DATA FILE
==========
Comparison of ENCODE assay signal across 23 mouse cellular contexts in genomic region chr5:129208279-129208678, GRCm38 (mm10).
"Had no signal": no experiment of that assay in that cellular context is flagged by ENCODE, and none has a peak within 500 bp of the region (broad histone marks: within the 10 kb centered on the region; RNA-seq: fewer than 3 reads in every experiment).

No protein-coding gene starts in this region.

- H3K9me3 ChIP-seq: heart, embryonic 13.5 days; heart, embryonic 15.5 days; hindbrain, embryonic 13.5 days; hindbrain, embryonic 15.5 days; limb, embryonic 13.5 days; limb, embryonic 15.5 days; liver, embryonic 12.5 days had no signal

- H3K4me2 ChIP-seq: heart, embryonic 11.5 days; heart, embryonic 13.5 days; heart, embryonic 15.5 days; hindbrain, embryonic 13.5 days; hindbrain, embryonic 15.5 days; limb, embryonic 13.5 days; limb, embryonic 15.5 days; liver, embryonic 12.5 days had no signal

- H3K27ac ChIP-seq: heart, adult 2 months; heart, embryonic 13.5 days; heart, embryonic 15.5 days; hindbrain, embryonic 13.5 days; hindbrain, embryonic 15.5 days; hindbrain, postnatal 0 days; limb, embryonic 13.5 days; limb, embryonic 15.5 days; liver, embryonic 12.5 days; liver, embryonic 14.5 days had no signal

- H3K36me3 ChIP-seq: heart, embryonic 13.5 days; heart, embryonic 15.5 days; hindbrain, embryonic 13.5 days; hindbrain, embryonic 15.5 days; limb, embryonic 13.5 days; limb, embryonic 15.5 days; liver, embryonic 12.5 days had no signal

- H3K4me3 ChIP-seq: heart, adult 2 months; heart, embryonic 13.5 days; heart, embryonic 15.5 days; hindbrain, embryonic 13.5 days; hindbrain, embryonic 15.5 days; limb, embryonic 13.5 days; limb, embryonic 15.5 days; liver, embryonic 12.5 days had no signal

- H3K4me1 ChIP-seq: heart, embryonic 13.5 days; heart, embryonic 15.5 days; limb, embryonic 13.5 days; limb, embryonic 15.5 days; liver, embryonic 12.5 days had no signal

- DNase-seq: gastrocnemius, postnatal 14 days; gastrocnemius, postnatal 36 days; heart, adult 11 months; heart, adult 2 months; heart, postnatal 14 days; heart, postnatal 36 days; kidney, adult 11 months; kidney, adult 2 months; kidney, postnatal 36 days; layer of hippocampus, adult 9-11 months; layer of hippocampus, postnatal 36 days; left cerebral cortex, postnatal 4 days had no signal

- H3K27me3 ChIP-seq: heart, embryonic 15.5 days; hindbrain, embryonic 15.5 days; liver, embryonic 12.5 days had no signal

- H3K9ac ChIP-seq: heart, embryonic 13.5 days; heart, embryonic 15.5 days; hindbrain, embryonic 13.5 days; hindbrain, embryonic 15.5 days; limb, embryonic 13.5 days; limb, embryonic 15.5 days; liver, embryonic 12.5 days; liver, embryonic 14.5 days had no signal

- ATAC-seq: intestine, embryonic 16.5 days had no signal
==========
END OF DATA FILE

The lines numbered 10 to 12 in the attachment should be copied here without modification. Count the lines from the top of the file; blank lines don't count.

- DNase-seq: gastrocnemius, postnatal 14 days; gastrocnemius, postnatal 36 days; heart, adult 11 months; heart, adult 2 months; heart, postnatal 14 days; heart, postnatal 36 days; kidney, adult 11 months; kidney, adult 2 months; kidney, postnatal 36 days; layer of hippocampus, adult 9-11 months; layer of hippocampus, postnatal 36 days; left cerebral cortex, postnatal 4 days had no signal

- H3K27me3 ChIP-seq: heart, embryonic 15.5 days; hindbrain, embryonic 15.5 days; liver, embryonic 12.5 days had no signal

- H3K9ac ChIP-seq: heart, embryonic 13.5 days; heart, embryonic 15.5 days; hindbrain, embryonic 13.5 days; hindbrain, embryonic 15.5 days; limb, embryonic 13.5 days; limb, embryonic 15.5 days; liver, embryonic 12.5 days; liver, embryonic 14.5 days had no signal